Hi-Tech Pharmaceuticals also has a raw material division within the company that sales ingredients to other manufacturers. Hi-Tech supplied VPX from approximately 2007 to 2011 with various compounds for the inclusion in their weight loss product Meltdown®, which underwent 5 University Clinical Trials at the University of Memphis. One of the compounds in that formulation was beta-methylphenethylamine (http://www.vpxsports.com/scientific-studies/university-studies/effect-of-the-dietary-supplement-meltdown-on-catecholamine).  Although the formulation has changed slightly, the studies found that the OTC dietary supplement Meltdown®, ingested at the exact dosage as recommended by the manufacturer, results in an increase in plasma Epinephrine, Norepinephrine, glycerol and Free Fatty Acids, as well as an increase in metabolic rate. Also, from approximately 2005 through 2009, Hi-Tech Pharmaceuticals supplied Nutrex with Acacia rigidula raw materials that included beta-methylphenethylamine in their diet aid Lipo 6X, which was awarded 2009 fat loss product of the year by Bodybuilding.com. It has since been reformulated but still contains several acacia alkaloids. "All of this information was widely available on the internet," said Wheat.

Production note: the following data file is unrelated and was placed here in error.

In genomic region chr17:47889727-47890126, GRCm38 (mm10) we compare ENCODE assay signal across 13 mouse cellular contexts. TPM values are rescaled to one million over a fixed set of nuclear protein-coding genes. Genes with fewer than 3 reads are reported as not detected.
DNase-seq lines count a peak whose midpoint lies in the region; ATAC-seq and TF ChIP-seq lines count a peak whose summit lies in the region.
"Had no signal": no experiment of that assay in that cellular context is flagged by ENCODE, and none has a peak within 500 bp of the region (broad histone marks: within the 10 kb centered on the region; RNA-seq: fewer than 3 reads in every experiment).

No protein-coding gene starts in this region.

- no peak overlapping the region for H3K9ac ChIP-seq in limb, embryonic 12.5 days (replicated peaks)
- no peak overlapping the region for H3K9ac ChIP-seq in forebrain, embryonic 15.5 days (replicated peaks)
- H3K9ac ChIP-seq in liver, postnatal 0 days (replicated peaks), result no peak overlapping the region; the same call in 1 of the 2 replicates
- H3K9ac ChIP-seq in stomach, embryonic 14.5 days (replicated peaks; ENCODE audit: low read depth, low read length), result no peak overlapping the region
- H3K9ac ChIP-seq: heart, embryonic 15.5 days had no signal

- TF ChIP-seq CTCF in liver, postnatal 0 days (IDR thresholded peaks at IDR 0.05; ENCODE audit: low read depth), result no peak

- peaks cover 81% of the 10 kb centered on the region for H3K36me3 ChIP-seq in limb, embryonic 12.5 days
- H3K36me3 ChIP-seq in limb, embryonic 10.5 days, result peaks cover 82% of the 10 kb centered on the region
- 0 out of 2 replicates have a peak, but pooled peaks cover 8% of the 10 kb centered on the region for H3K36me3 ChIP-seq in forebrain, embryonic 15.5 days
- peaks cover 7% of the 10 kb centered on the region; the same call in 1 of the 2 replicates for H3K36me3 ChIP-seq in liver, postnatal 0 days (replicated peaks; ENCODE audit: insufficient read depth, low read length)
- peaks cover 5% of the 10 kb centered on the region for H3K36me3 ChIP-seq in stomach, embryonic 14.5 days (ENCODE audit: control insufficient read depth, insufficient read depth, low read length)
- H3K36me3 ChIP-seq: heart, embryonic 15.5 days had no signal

Wheat continued, "I also feel this is a joint effort by big pharma and institutions to rid the marketplace of acacia as they did with ephedrine in 2006. In a study years after the banning of ephedrine alkaloids by the FDA, the pharmaceutical giant Glaxo performed a study and confirmed that ephedrine is a reliable thermogenic compound against which comparison of novel thermogenic agents may be made after both acute and chronic administration (http://www.hindawi.com/journals/jobe/2011/210484/). The study found highly precise methods are paramount for detecting subtle differences in energy expenditure when evaluating the thermogenic properties of drugs that are being evaluated for the treatment of obesity. Our data confirms that modest drug effects, where present, can be detected by whole-body indirect calorimetry, and this technique should be considered when planning small experimental medicine studies to evaluate manipulations of energy balance. We have assessed ephedrine's merits as a comparator compound in the evaluation of novel thermogenic agents. Volunteers randomly given ephedrine hydrochloride 15 mg QID or placebo were studied at baseline and after 1-2 and 14-15 days of treatment. We demonstrate that overnight or 23-hour, 2% energy expenditure (EE) and 5% fat (FO) or CHO oxidation effects are detectable both acutely and over 14 days. Compared to placebo, ephedrine increased EE and FO rates overnight (EE 63 kJ day 2, EE 105 kJ, FO 190 kJ, day 14), but not over 23 h."

"Hi-Tech Pharmaceuticals fought the outlawing of ephedrine alkaloids and will not sit idly by while researchers and a biased media try to destroy acacia just so they can commercialize it into a prescription drug and ban it from the dietary supplement industry as they did with ephedrine alkaloids," concluded Wheat.